CSotD: A Season of Giving

Let’s set a bit of a holiday mood with Barney & Clyde, which has always had a bit of a Frank Capra tone. The difference is that the cartoon strip appears every day and Capra worked in an era in which most movies were self-contained and had finite endings.

There was no “It’s Still A Wonderful Life” or “Mr. Smith Goes Back to Washington” and so, unlike “Barney & Clyde,” it was necessary and sufficient to have the miser learn his lesson, or, at least, be permanently foiled by goodness.

As it happens, today’s reminds me more of “My Man Godfrey,” which was not Capra and which deserves a remake. Despite a sterling cast and some very memorable lines, it has enough of a “Taming of the Shrew” undertone — more “taming of the brat” but equally not-okay — that the central message of airy condescension gets a bit muddled.

But another non-Capra, Sullivan’s Travels, holds up very well indeed and is another case of a condescending know-it-all getting some ground-level lessons.

The cartooning firm of Weingarten, Weingarten and Clark et cie manage to keep Barney cluelessly self-interested without making him a heartless villain, which is as close as you can come to having him learn lessons from Clyde without bringing the whole strip to a crashing halt.

Though you’d think he’d find a little generosity in his heart this time of year, not because of the holidays, but because of the need to fiddle his tax bracket before Dec 31.

Though I guess under the new regime, slipping into a lower bracket might raise the taxes of someone in his income range.

To which I can only quote Abbie Hoffman’s favorite bit of citizen feedback: “Wait’ll Jesus Christ gets his hands on you, you little bastard.”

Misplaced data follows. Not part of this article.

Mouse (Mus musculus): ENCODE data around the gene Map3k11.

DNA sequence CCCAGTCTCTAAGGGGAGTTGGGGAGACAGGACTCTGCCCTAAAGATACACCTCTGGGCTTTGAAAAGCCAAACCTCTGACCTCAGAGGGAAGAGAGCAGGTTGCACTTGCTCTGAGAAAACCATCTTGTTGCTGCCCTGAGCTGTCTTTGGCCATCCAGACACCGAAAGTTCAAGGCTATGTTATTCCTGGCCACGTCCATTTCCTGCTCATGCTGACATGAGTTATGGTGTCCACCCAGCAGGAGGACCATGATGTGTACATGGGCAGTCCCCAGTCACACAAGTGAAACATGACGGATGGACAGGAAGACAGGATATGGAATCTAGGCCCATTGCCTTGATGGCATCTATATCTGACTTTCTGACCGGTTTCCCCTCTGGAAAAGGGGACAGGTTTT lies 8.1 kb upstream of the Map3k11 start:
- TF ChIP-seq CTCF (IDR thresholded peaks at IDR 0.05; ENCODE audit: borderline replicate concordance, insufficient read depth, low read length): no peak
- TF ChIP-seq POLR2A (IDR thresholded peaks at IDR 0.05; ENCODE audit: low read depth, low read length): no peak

Meanwhile, Matt Davies finds it easy enough to mock the medical bureaucracy by the simple, time-tested journalist expedient of quoting them accurately.

That particular case attracted enough attention that the Go Fund Me was successful, but that’s about one step above recommending lottery tickets, since most people will only be touching up their friends and won’t get that massive level of viral support.

Whether you believe we could go to a single-payer system — which requires that you accept that tax payments would about equal the premiums and copays of your current coverage — it’s telling that the opponents of the ACA have worked so diligently to undermine it, since they can’t quite seem to overturn it entirely.

Anyway, they’re at least cancelling letting people know that they have until Dec 15 to sign up. 

A reminder that, while we speak of Scrooge at Christmas, he was a miserable shit all year long.


On a lighter note, Edison Lee gave me a smile today because “Old MacDonald Had a Farm” always reminds me of an evening when I was asked to entertain a contingent of about two dozen timber executives from the Soviet Union, whose 1991 visit to the US I had been covering.

I sang them the only Irish song I knew that included Russia, a comic story of a Gomer Pyle type sent off to the Crimean War, and learned that there are no comic songs about war in Russia. They were genuinely appalled.